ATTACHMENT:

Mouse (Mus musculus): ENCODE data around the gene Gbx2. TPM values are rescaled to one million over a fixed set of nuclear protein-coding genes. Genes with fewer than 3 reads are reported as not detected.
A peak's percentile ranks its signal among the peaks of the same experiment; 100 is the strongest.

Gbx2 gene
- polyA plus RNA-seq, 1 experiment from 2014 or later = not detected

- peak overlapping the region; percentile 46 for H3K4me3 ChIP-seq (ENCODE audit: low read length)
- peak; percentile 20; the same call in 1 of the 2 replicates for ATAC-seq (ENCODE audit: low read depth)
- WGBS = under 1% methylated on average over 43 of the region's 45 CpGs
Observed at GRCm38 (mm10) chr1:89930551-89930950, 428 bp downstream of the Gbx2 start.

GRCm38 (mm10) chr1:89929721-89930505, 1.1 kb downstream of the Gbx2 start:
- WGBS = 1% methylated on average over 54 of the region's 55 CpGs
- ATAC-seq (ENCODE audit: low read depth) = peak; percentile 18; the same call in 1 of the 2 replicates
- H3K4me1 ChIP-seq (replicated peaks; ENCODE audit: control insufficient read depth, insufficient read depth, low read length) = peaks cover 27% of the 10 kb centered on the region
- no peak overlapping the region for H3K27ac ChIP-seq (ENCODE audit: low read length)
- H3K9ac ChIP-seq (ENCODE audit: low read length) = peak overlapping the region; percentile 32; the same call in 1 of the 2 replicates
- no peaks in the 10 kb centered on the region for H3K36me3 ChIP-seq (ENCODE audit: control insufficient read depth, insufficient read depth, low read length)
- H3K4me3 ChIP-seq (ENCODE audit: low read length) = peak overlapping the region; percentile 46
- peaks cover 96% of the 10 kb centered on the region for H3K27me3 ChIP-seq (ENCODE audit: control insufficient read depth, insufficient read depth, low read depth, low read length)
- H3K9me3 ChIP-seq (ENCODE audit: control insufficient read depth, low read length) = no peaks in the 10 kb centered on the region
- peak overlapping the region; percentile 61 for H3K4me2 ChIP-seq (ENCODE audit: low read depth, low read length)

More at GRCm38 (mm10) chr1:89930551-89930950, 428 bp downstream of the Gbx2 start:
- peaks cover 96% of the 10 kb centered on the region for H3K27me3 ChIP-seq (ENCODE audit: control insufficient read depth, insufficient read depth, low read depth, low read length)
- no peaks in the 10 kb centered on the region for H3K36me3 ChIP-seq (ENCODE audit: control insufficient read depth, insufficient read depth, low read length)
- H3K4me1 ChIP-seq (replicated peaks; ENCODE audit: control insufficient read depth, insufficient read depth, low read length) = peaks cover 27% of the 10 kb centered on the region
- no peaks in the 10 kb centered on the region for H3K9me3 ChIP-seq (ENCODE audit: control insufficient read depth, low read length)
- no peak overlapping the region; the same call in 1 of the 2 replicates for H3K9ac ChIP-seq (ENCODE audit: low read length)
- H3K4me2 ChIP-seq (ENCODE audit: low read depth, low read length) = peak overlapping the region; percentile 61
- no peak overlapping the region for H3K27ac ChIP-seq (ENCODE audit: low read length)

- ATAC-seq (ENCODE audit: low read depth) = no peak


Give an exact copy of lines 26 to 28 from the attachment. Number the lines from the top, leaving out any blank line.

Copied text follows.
- H3K4me2 ChIP-seq (ENCODE audit: low read depth, low read length) = peak overlapping the region; percentile 61
- no peak overlapping the region for H3K27ac ChIP-seq (ENCODE audit: low read length)

- ATAC-seq (ENCODE audit: low read depth) = no peak